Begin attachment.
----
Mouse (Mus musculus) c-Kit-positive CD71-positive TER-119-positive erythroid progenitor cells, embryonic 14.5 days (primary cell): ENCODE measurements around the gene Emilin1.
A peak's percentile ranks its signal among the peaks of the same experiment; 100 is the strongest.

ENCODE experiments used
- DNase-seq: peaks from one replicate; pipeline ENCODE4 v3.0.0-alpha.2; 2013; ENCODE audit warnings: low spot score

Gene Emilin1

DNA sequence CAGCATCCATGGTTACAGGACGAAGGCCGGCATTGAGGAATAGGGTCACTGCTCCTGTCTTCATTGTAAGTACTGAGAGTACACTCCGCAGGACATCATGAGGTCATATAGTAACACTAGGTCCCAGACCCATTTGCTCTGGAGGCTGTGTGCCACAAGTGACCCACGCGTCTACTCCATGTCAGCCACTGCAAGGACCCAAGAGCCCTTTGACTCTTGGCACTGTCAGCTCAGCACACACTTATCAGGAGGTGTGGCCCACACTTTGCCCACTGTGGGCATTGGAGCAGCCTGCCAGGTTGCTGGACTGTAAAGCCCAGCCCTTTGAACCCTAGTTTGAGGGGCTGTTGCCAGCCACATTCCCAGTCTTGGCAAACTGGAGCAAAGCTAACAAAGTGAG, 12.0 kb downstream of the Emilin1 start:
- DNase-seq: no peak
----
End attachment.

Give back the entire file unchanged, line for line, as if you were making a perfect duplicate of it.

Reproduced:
Mouse (Mus musculus) c-Kit-positive CD71-positive TER-119-positive erythroid progenitor cells, embryonic 14.5 days (primary cell): ENCODE measurements around the gene Emilin1.
A peak's percentile ranks its signal among the peaks of the same experiment; 100 is the strongest.

ENCODE experiments used
- DNase-seq: peaks from one replicate; pipeline ENCODE4 v3.0.0-alpha.2; 2013; ENCODE audit warnings: low spot score

Gene Emilin1

DNA sequence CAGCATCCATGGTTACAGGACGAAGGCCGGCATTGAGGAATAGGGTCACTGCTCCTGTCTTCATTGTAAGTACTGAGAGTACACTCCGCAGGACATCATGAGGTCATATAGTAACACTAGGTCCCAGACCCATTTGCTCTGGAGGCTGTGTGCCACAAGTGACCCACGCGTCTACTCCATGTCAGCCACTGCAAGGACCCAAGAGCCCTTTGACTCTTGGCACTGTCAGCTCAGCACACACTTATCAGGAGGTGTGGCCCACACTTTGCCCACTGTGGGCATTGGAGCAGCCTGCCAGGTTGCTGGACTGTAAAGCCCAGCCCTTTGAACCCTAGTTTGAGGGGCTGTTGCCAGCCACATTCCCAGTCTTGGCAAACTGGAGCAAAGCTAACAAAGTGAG, 12.0 kb downstream of the Emilin1 start:
- DNase-seq: no peak